Electronic Production and Design

The student majoring in electronic production and design will master the musical and creative use of electronic production and sound design tools and technologies. Working in professional-level, 5.1-equipped studios, classroom/labs, and performance spaces, students will study electronic composition/production, synthesizer programming, sound design techniques, interactive performance systems, digital signal processing, audio programming, alternate controllers, music with integrated visuals, and more. 

Through classroom emphasis on musicianship, creativity, knowledge of concepts, and technical expertise, as well as close interaction with faculty and visiting artists, students will develop a unique aesthetic vision. Instruction emphasizes deep knowledge of technologies used in electronic music and sound design, and styles of musical expression in an effort to develop an individual creative identity. The electronic production and design curriculum also provides a solid foundation for continued learning and effective performance in a profession that is constantly changing and evolving.

Entrance Requirements

Electronic production and design is a capped major with a separate application process. Each student completes an application form, submits an essay and CD with original music, and interviews with the chair or a full-time faculty member. The chair and full-time faculty have a selections meeting following the conclusion of all interviews. Acoustics (LMSC-208 or LMSC-209) must be taken prior to the first courses in the major. 

Learning Outcomes

Upon completion of a major in electronic production and design, students will:

  1. Analyze the properties of complex sound;
  2. Develop unique critical listening and assessment skills;
  3. Understand synthesizer functions and signal flow;
  4. Master a variety of synthesizer programming paradigms including subtractive, additive, FM, sampling, granular, and others;
  5. Apply studio technologies and techniques including signal flow, recording, editing, and mixing;
  6. Master MIDI and audio production technologies and techniques;
  7. Create innovative music using a palette of original synthesized timbres;
  8. Design audio elements for visuals;
  9. Design and use interactive MIDI, audio, and visual performance and production environments;
  10. Perform electronic music live;
  11. Design, build, and use hardware and software alternate controllers;
  12. Code audio software; and
  13. Synthesize a historical perspective on electronic instrument innovation and design, musical literature, and pioneers in the field.
Read more about this program

30 credits for the major:

  • EP-220: Studio Technologies
  • EP-223: Modular Functions and Signal Flow
  • EP-225: Control Systems in Electronic Production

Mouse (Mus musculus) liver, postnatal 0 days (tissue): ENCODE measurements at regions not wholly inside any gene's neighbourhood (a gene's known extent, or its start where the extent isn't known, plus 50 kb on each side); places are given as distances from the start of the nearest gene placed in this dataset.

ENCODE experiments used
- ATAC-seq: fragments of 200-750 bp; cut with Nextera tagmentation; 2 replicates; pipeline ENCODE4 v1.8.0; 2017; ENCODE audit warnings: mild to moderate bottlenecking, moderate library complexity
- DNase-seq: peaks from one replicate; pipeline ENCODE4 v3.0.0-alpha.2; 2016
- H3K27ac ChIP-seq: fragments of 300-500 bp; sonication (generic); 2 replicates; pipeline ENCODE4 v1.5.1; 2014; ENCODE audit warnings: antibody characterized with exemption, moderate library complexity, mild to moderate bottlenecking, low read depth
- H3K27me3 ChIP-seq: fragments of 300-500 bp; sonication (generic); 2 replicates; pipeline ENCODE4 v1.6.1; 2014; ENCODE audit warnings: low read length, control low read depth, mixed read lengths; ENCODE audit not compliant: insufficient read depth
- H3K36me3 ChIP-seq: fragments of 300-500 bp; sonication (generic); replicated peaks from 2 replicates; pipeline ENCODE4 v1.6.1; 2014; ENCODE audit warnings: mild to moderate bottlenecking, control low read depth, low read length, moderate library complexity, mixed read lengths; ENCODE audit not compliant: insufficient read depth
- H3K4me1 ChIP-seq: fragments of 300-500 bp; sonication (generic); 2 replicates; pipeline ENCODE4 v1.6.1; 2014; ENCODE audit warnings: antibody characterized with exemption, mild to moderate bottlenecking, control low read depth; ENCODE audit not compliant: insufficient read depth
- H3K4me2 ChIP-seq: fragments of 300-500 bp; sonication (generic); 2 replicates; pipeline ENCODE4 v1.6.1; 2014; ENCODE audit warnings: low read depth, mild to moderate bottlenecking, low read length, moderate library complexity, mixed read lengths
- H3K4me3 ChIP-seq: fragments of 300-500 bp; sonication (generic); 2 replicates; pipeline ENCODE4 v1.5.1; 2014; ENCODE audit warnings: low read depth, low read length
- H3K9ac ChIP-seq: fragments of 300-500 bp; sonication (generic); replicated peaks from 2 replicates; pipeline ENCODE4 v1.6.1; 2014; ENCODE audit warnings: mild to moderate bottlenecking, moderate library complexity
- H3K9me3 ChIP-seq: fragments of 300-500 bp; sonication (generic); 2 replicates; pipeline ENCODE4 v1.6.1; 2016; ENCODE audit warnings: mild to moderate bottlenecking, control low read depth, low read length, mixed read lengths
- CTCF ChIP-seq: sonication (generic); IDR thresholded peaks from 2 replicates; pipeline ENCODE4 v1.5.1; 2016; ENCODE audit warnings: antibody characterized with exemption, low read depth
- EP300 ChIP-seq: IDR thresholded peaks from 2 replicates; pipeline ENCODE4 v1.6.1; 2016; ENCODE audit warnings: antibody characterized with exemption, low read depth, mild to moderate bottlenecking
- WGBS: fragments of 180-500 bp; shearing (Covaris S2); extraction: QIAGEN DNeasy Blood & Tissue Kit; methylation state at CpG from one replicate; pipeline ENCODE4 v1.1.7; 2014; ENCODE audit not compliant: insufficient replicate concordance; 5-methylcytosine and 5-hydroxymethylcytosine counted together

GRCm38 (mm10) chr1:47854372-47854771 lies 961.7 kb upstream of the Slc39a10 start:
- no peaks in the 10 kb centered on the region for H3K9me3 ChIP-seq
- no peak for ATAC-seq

• EP-320: Digital Mix Techniques
  • EP-321: Control Systems in Advanced Production
  • EP-322: Advanced Sound Design Techniques
  • EP-341: Programming Interactive Audio Software and Plugins in Max/MSP
  • EP-381: Digital Audio Production and Design
  • EP-401: Advanced Seminar
  • EP-491: Advanced Projects in Electronic Production and Design
  • 10 credits of Approved Specified Electives
Assessment Evidence
  1. The EP/D program is largely based on the completion of projects. As a result, evidence of student comprehension of ideas and techniques learned is immediately heard in the resulting work. The type of critical evaluative listening applied by the faculty to student work is dependent on the stated goals of the project itself, whether purely technical, creative, or both.
  2. A portfolio requirement for all EP/D majors. This gives the student and any faculty member a chance to track progress through the major and identify strengths and weaknesses.
  3. A required Advanced Seminar course. This course follows a hybrid master class/private lesson format and identifies and addresses weaker areas of each student's creative work and comprehension of ideas. Peer assessment of student work is built in to the master class format.
  4. The capstone course. Each student proposes an ambitious final project and works with faculty closely in small group and individual settings in order to steadily evaluate the project's progress and mastery of curricular concepts. Midterm juries are a critical point in the semester: each student presents his/her work-in-progress to the faculty and chair in a formal setting in order to receive advice and feedback on their work. Jury forms are completed by the jurors and shared with students afterwards. This is a valuable assessment tool.
  5. Visiting artists' critiques of student work. The use of visiting artist time on campus to work directly with students has proved to be immensely valuable for students and faculty hosts alike.
  6. Internships (via EP-495). Employers are obligated to provide written evaluations of each intern, and these comments help each student identify areas of strength and weakness. Students must also complete self-assessment documents as part of their internship.